In other words, a model fits well if the difference between the correlation matrix implied by your model and the empirical correlation matrix is so small that it can be purely attributed to sampling error. Hence, the difference between the correlation matrix implied by your model and the empirical correlation matrix should be non-significant (p > 0.05). Otherwise, if the discrepancy is significant (p < 0.05), model fit has not been established.
Normed Fit Index (NFI) or Bentler and Bonett Index
One of the first fit measures proposed in the SEM literature is the normed fit index by Bentler and Bonett (1980). It computes the Chi² value of the proposed model and compares it against a meaningful benchmark. Since the Chi² value of the proposed model in itself does not provide sufficient information to judge model fit, the NFI uses the Chi² value from the null model, as a yardstick. Literature, however, does not explain how the PLS-SEM Chi² value differs from the CB-SEM one.
The NFI is then defined as 1 minus the Chi² value of the proposed model divided by the Chi² values of the null model. Consequently, the NFI results in values between 0 and 1. The closer the NFI to 1, the better the fit. NFI values above 0.9 usually represent acceptable fit. Lohmöller (1989) provides detailed information on the NFI computation of PLS path models. However, for the applied user, these explications are quite difficult to comprehend.
The NFI represents an incremental fit measure. As such, a major disadvantage is that it does not penalize for model complexity. The more parameters in the model, the larger (i.e., better) the NFI result. It is for this reason that this measure is not recommended, but alternatives such as the non-normed fit index (NNFI) or Tucker-Lewis index, which penalizes the Chi² values by the degrees of freedom (df). Lohmöller (1989) suggests computing the NNFI of PLS path models. However, the NNFI has not been implemented in SmartPLS, yet.
Chi² and Degrees of Freedom
Assuming a multinormal distribution, the Chi² value of a PLS path model with df degrees of freedom approximately is (N-1)*L, whereby N is the number of observations and L the maximum likelihood function as defined by Lohmöller (1989). The degrees of freedom (df) are defined as (K² + K) /2 – t, whereby is the number of manifest variables in the PLS path model and t the number of independent variables to estimate the model implied covariance matrix. However, future research must clearly define how to determine the degrees of freedom of composite models, common factor models, and mixed models when using PLS-SEM.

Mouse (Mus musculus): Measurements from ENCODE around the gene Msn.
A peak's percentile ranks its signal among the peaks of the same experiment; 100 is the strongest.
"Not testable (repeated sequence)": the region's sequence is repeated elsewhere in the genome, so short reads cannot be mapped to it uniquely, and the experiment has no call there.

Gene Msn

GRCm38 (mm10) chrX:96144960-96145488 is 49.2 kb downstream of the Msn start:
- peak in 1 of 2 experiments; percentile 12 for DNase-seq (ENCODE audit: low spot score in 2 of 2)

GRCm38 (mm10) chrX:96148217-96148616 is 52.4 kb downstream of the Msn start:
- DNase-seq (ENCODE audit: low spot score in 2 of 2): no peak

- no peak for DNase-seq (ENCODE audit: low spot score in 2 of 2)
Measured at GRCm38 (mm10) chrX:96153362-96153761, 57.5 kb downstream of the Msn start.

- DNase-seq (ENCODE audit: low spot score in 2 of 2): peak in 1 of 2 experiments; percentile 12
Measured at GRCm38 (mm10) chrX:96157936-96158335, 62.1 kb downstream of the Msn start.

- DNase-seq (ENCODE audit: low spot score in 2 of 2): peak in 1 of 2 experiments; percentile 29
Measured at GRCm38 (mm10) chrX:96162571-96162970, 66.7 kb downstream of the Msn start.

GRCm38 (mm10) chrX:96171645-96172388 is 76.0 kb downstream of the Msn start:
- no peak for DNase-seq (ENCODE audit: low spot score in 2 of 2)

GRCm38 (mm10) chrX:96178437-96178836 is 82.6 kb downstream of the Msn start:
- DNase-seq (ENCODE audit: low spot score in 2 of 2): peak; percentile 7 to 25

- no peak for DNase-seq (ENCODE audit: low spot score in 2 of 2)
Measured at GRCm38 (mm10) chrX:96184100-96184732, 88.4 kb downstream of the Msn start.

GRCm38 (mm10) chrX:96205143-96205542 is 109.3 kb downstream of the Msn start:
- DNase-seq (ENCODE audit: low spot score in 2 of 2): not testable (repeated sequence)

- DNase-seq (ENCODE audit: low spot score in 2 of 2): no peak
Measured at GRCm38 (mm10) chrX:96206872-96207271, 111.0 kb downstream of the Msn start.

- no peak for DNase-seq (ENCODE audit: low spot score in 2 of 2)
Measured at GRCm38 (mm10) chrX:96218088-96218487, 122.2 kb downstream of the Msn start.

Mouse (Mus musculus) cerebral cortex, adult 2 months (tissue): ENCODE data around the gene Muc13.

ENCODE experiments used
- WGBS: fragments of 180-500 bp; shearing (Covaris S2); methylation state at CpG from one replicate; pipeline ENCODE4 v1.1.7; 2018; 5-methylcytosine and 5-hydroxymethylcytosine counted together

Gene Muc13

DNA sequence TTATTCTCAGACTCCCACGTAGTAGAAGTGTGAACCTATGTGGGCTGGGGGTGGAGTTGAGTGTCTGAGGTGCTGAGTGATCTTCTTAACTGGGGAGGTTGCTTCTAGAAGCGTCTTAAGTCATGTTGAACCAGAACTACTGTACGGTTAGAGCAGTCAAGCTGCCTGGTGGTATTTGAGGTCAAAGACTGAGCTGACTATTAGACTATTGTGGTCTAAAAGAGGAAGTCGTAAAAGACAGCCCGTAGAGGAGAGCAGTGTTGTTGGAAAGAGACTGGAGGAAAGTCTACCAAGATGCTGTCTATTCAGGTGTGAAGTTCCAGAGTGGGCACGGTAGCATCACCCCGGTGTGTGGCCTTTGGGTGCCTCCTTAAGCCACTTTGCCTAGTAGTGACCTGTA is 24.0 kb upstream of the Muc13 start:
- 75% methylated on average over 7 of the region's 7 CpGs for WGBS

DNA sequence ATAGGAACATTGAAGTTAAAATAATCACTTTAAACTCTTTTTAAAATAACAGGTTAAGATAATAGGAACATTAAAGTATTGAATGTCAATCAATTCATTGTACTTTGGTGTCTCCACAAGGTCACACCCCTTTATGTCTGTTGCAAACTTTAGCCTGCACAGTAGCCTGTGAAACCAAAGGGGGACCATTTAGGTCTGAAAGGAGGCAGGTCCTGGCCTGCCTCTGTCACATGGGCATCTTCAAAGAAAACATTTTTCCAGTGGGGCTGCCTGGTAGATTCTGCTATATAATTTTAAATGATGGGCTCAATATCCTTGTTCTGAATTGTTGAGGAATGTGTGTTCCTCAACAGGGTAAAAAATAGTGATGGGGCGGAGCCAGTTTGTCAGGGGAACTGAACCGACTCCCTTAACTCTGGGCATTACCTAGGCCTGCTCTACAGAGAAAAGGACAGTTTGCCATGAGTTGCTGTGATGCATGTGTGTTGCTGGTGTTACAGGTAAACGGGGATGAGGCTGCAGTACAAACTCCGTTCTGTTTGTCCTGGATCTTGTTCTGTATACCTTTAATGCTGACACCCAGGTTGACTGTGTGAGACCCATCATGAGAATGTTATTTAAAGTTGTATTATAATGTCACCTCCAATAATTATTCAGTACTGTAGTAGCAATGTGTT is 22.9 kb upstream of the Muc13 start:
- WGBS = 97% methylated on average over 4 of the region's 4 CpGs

Estimated and Saturated Model
The distinction of estimated and saturated models in PLS-SEM is in its very early stages. Future research must provide detailed explanations and recommendations on the computation, usage and interpretation of these outcomes.
The saturated model assesses correlation between all constructs. The estimated model is a model which is based on a total effect scheme and takes the model structure into account. It is hence a more restricted version of the fit measure.
Researchers often struggle to choose between the estimated and saturated model when trying to report the fir of a PLS path model. At this stage, PLS-SEM literature is very vague on the use of fit criteria in general and, in specific, the choice between the estimated and saturated model. However, the estimated model seems to be a reasonable choice, if a researcher makes the questionable decision to report the fit results of the PLS path model.
Composite Model Fit Measures
If you like to obtain the composite model fit measures, use formative measurement models for all constructs in the PLS path model. After model estimation, refer to the estimated (or saturated?) model outcomes.
Common Factor Model Fit Measures
If you like to obtain the common factor model fit measures, use reflective measurement models for all constructs in the PLS path model. After model estimation, refer to the estimated (or saturated?) model SRMR outcomes. However, when assuming common factor models for all constructs in the PLS path model the question remains, why the researcher does not use CB-SEM in the first place to estimate and evaluate such a model.
Mixed Model Fit Measures